Self-Restraint in the Executive



Self-Restraint in the Executive

By Christopher Nadon in The Weekly Standard

 

According to the popular-again Alexander Hamilton, “Energy in the executive is a leading character in the definition of good government.” In light of this requirement and the failure of the Articles of Confederation to meet it, the authors of our Constitution took careful measures to create a powerful executive. After witnessing the expansion of executive rule, in both foreign and domestic affairs, over the past two administrations, we might well wonder whether the Founders went too far or created enough of the checks and balances they thought made our executive consistent with “the genius of republican government.” Or perhaps our experience confirms that however useful they may be, institutional restraints can never fully obviate the need for certain human virtues. No president before or after has pushed the limits of executive action to the extent Abraham Lincoln did. His understanding of the constitutionality of the Emancipation Proclamation and its compatibility with republican principles of government illuminates the need for self-restraint in the executive as a supplement to the institutional separation of powers.

Lincoln loved republican government and he hated slavery. These passions combined to bring him out of political retirement when the Kansas-Nebraska Act repealed the Missouri Compromise and left an opening for slavery to spread further into the territories. The act did not itself explicitly favor slavery. But Lincoln thought that its “declared indifference” masked a “covert real zeal for the spread of slavery” that “I cannot but hate.”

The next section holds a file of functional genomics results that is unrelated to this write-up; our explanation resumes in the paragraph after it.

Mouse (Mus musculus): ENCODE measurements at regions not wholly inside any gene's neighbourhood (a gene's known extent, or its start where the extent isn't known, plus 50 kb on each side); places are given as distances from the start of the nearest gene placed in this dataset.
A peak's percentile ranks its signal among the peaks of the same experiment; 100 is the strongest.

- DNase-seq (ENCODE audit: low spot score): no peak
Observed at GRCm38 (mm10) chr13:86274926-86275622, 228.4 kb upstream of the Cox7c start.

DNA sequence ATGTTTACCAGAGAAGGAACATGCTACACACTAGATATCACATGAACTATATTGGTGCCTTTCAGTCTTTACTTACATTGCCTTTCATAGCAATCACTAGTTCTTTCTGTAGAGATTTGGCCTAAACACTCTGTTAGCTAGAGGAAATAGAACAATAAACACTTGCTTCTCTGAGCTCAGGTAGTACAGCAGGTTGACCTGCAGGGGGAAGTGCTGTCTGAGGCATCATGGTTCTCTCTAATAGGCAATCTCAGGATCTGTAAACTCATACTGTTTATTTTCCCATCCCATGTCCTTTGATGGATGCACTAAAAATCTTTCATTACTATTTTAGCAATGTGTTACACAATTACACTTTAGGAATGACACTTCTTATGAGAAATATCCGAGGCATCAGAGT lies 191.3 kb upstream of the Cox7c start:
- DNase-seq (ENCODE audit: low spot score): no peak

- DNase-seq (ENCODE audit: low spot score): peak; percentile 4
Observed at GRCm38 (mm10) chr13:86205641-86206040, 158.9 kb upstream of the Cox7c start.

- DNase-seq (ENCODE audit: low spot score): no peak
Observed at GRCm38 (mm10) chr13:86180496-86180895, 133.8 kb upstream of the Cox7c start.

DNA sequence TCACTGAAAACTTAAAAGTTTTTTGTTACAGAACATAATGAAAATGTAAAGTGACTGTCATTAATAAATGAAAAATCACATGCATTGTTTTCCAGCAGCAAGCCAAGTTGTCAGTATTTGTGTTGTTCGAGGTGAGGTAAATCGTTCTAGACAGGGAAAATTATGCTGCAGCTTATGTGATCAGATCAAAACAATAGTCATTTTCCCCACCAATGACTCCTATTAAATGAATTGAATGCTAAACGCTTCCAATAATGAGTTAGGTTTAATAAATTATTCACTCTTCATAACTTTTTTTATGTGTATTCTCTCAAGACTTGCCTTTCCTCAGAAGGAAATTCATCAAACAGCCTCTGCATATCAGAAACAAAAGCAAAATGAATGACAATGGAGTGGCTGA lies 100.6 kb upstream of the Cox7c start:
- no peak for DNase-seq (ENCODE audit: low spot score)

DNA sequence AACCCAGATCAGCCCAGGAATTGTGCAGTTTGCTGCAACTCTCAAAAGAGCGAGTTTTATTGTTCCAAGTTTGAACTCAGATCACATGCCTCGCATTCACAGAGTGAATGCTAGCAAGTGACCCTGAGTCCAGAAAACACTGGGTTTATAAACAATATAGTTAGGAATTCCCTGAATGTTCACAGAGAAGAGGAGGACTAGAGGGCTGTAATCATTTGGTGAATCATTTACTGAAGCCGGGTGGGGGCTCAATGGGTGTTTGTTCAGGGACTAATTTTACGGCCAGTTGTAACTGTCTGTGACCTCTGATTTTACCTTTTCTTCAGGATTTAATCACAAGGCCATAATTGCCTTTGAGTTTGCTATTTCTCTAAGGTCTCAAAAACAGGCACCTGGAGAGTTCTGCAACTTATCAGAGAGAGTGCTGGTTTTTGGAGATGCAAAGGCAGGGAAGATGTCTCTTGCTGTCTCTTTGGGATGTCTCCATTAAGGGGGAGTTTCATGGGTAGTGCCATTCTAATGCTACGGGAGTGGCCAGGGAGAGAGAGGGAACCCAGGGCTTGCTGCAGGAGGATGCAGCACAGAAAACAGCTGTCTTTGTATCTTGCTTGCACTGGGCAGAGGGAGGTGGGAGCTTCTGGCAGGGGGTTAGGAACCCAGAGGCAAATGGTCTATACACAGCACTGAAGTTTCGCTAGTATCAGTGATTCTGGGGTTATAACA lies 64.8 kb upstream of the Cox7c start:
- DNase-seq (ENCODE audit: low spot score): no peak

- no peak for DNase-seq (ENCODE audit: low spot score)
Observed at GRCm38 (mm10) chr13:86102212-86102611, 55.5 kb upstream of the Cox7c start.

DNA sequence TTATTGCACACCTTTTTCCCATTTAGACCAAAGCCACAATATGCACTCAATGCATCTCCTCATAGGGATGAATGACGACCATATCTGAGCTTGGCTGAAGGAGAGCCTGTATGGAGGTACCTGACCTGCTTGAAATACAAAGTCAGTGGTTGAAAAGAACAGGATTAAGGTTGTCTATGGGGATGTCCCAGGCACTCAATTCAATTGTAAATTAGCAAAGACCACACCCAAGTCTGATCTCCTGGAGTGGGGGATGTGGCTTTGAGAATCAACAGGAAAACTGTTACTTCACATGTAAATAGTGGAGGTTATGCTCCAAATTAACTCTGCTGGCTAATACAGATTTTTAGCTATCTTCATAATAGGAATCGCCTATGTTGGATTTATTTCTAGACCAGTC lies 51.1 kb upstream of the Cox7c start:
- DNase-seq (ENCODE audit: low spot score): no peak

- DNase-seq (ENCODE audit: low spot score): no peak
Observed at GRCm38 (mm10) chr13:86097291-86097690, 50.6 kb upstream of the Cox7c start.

“I hate it because of the monstrous injustice of slavery itself, I hate it because it deprives our republican example of its just influence in the world—enables the enemies of free institutions, with plausibility, to taunt us as hypocrites—causes the real friends of freedom to doubt our sincerity, and especially because it forces so many really good men amongst ourselves into an open war with the very fundamental principles of civil liberty—criticizing the Declaration of Independence, and insisting that there is no right principle of action but self-interest.”

Lincoln thought that prohibiting slavery’s extension into the territories was the minimum necessary for anyone to hold a reasonable hope that the institution was on its way to “ultimate extinction.” The maximum, of course, was emancipation and enfranchisement. But among the obstacles to achieving these goals stood the free institutions so admired by Lincoln. Duly ratified constitutional provisions need to be honored if free government is to endure. Thus Lincoln bit his lip, accepted limitations on federal interference with slavery in the states, and argued for compliance with the fugitive slave laws as a necessary evil.

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